He started shouting: “No you’re not, you don’t make those fucking decisions. You are not going anywhere.”He picked up his fist and I thought he was going to punch me but he missed and smashed it through a door. I was shaking and terrified but I walked right past him, put my backpack on, picked up my bags and left. I will always remember the weight lifting as I walked out that front door.
After leaving Daniel I was homeless for four months, moving around between friends. Work was very supportive in that time. Somehow I managed not to take a single day off— everyone just got used to seeing me carrying lots of bags around.
That May a friend’s husband invited me to go running with him with the Hackney Run Dem Crew running club, and although I never knew where I’d be staying, I ran every Tuesday — that became my routine. It was so nice to be among a group of people where nobody knew me and I didn’t have to say anything about what was going on. I could be whoever I wanted to be and just run. I think that I wanted to pull some sort of control back and there was something about getting fitter that felt really good. Also, running gives you space to think: whatever bad things have happened, when you’re running you can be calm and think things through and leave it there. I really think that Run Dem kept me sane.
Eventually, with the help of Citizens Advice, Daniel moved out of the flat and I was able to get my home back that August. But, even then, Daniel kept trying to creep his way back into my life. He used the dog, like a child, to claim access rights, and he told me that he would always have a key to where I lived. My dad died that December, which was a real low point, and Daniel got even more involved. He started calling me at my mum’s house and even came to the funeral.
The last time I saw Daniel was after I decided to change my phone number. He pushed his way into the flat one evening and I knew in his eyes that he was wasted. He went into the lounge at started to cry. I told myself to be brave and asked him to leave, but he started smashing the room apart. I was terrified. He had told me before that he would cut me up into little pieces and I thought that this was it: he was going to kill me. I had to escape.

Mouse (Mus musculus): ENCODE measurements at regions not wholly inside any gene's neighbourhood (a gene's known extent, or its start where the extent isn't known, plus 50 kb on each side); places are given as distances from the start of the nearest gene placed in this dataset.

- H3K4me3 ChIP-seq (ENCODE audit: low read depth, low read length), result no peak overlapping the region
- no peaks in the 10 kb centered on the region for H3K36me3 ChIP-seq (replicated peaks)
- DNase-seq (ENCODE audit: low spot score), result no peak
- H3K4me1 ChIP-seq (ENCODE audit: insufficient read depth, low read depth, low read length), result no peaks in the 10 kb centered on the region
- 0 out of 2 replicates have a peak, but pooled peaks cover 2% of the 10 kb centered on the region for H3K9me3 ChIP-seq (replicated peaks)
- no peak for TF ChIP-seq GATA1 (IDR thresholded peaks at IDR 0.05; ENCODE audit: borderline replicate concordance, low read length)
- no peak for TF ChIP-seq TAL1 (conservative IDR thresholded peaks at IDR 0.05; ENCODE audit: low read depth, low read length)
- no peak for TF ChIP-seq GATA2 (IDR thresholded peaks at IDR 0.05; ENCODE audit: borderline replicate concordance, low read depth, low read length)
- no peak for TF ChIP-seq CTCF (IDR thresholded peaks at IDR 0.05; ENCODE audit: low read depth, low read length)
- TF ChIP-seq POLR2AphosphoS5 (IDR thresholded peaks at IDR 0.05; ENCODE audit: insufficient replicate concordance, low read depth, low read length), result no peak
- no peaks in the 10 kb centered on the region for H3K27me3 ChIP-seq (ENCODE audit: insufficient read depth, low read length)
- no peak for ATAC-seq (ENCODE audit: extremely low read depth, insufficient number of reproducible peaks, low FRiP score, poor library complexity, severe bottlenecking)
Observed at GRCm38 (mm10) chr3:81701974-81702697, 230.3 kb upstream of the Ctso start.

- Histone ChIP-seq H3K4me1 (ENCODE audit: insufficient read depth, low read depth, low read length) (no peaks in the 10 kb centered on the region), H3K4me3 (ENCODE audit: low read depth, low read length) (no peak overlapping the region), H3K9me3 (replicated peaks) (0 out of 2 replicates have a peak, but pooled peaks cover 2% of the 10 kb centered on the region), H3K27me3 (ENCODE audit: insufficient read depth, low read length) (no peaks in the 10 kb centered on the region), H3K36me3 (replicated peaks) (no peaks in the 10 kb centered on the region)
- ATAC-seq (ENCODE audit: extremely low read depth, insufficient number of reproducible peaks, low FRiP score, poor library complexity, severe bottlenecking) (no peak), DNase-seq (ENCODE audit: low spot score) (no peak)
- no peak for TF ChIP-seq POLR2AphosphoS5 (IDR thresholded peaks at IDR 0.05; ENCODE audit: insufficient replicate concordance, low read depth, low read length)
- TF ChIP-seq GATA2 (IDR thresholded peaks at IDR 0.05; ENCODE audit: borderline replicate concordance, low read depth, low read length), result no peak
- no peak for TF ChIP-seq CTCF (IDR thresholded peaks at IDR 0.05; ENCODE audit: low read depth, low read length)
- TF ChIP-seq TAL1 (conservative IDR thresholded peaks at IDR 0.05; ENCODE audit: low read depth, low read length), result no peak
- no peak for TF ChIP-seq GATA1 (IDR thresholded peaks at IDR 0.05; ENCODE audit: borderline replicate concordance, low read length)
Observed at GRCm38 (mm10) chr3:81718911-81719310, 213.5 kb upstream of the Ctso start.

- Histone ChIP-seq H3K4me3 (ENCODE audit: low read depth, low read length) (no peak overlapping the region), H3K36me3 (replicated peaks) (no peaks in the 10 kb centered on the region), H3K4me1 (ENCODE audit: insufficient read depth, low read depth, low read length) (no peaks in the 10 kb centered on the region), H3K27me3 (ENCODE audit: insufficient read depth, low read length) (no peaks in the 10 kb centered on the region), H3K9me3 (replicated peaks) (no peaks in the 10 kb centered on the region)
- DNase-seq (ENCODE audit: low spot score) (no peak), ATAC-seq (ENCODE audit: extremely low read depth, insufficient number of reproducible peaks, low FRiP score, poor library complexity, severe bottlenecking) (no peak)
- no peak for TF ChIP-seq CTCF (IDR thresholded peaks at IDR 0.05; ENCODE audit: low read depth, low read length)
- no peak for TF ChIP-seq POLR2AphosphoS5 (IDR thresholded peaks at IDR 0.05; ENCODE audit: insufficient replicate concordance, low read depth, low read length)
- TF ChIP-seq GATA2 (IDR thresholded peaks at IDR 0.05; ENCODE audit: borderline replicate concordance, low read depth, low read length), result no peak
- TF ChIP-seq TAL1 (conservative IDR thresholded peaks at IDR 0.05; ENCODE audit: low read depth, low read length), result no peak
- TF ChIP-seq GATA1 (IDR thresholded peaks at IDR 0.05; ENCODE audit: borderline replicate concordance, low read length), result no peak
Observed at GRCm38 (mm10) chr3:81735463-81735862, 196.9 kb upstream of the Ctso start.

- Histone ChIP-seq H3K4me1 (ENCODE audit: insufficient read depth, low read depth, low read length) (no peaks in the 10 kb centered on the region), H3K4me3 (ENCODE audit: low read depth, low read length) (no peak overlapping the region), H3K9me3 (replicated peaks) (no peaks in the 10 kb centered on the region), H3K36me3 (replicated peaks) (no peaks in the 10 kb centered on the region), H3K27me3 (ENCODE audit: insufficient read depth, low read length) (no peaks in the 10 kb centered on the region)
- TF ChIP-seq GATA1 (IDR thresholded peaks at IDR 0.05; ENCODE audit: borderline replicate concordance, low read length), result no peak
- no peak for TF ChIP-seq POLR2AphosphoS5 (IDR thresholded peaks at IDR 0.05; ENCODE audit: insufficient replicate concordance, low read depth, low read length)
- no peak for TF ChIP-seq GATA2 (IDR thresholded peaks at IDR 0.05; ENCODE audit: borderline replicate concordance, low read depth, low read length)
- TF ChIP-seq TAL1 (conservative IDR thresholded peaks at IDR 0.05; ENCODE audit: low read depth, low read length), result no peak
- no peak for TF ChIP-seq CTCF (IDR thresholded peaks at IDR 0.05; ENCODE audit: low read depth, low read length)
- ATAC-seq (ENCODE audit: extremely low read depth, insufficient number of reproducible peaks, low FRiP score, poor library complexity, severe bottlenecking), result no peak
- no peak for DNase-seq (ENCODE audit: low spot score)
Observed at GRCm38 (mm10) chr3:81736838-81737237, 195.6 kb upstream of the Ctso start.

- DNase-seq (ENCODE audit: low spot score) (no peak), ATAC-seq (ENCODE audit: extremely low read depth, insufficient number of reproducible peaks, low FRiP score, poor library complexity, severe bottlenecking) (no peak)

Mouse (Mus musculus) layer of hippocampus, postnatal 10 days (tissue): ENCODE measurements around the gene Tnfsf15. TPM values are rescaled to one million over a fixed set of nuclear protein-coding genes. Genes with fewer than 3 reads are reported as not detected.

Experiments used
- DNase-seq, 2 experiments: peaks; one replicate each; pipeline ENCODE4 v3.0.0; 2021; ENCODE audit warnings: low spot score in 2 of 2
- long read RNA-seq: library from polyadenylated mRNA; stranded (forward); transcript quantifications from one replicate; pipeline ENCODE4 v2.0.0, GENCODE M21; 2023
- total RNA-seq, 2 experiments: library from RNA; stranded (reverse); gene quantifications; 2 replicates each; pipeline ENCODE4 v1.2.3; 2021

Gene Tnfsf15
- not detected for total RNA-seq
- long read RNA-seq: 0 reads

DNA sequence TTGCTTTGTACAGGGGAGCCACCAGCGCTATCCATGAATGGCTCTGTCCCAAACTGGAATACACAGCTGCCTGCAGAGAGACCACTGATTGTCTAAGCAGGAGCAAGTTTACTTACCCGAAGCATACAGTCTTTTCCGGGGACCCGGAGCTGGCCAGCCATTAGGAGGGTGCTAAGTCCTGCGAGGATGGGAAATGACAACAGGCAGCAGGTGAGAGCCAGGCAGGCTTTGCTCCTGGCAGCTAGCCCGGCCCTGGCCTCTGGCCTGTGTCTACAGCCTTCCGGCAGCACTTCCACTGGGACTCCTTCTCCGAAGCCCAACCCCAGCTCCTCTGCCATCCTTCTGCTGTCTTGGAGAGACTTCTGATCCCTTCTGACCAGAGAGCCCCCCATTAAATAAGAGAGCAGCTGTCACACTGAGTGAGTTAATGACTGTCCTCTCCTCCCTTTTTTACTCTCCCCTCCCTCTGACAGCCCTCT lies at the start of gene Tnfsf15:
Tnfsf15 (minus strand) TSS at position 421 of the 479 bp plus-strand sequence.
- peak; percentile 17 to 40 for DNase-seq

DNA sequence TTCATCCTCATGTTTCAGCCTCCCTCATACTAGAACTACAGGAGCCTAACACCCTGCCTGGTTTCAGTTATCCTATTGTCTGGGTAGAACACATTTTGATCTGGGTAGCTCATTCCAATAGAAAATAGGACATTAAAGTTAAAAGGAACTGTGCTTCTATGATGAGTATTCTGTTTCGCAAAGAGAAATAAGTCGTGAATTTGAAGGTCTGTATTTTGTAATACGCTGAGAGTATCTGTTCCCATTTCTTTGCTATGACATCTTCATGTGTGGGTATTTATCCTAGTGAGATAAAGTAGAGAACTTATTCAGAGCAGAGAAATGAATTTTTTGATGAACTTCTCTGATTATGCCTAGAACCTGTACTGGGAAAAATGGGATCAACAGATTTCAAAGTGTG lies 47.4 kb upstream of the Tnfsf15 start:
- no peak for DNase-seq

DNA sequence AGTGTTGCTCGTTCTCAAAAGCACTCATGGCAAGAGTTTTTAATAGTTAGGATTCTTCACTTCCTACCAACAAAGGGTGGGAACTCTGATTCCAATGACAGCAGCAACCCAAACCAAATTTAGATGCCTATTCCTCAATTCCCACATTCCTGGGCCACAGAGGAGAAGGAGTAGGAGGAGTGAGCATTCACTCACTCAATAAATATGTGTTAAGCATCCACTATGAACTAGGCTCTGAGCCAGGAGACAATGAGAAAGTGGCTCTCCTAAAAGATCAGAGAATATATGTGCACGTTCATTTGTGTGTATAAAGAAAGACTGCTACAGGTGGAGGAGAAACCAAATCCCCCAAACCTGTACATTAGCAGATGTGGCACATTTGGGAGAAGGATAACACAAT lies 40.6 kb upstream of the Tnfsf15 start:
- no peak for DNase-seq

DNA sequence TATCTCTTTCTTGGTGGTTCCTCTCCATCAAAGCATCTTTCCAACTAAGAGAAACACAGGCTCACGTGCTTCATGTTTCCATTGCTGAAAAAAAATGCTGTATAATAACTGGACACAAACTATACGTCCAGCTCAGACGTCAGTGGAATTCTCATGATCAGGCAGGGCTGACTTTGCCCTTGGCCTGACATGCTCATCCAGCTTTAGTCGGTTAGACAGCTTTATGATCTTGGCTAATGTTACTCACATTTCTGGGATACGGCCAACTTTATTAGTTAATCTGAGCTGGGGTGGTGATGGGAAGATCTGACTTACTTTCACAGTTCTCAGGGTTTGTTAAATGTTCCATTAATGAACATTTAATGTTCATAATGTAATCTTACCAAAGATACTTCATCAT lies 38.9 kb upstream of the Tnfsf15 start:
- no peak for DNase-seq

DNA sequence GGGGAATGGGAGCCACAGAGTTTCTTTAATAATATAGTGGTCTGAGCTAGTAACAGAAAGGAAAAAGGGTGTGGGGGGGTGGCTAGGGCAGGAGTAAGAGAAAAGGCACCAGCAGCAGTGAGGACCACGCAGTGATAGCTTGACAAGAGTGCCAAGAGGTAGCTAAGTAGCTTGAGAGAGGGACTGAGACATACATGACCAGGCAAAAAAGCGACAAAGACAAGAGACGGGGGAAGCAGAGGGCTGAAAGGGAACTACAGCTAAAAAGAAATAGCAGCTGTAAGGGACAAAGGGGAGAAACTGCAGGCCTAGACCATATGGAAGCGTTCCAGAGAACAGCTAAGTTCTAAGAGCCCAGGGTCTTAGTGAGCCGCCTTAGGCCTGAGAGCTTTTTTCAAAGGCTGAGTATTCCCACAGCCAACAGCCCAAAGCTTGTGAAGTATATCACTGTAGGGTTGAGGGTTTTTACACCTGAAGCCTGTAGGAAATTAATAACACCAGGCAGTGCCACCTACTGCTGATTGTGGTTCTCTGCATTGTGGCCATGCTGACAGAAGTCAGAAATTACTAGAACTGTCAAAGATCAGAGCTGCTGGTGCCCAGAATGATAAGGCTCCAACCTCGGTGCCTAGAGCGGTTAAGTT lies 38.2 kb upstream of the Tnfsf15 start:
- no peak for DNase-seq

I seized the moment –as he was tugging the dog out from under the sofa –to run out of the door. It was cold and I was only wearing a cardigan, but I ran a mile to the police station. When I got there I was in such a mess that I could hardly speak, but they sent a police van and a car and seven police officers round into the house while I hid in the car. Daniel had left.
The police put me in touch with Women’s Aid and I got what is called ex parte non-molestation order. The judge worded it really strongly: Daniel wasn’t allowed within 250m of my house or 500m of my workplace and he wasn’t allowed to contact me in any way, shape or form. I also had to go back after two weeks to see Daniel in court and get the order extended. But he didn’t show up and the judge extended it for another year. Daniel broke the order almost immediately, but that got him fined and he’s now got a criminal record — the order runs out in May.
I never thought I could be as happy as I am now, I didn’t think it was possible. And now I’m training to do the Marathon des Sables, a six day run across the Sahara Desert. To do it, your body has to be fit but it’s more of a mental battle. I have trained my mind to be strong –when everything was kicking off around me I used to transport myself away through a kind of meditation. Now I can use that ability to block everything out; to focus, to keep going and finish the marathon.
I realise now that I’ve been lucky, I’ve got a good job, and I’m financially independent. But for many women, when they walk out, they really don’t have any friends to support them; they will be in a refuge because they’ve got no job, or they might have children. The thought of that is really tough. Women’s Aid helped me, but they also help so many other women. It just feels amazing to raise money for such a good cause. I hope that sharing my story will help other women to seek support so that they can feel as happy as I feel now.
Support Women’s Aid by sponsoring Claire Turner to run the Marathon de Sables here.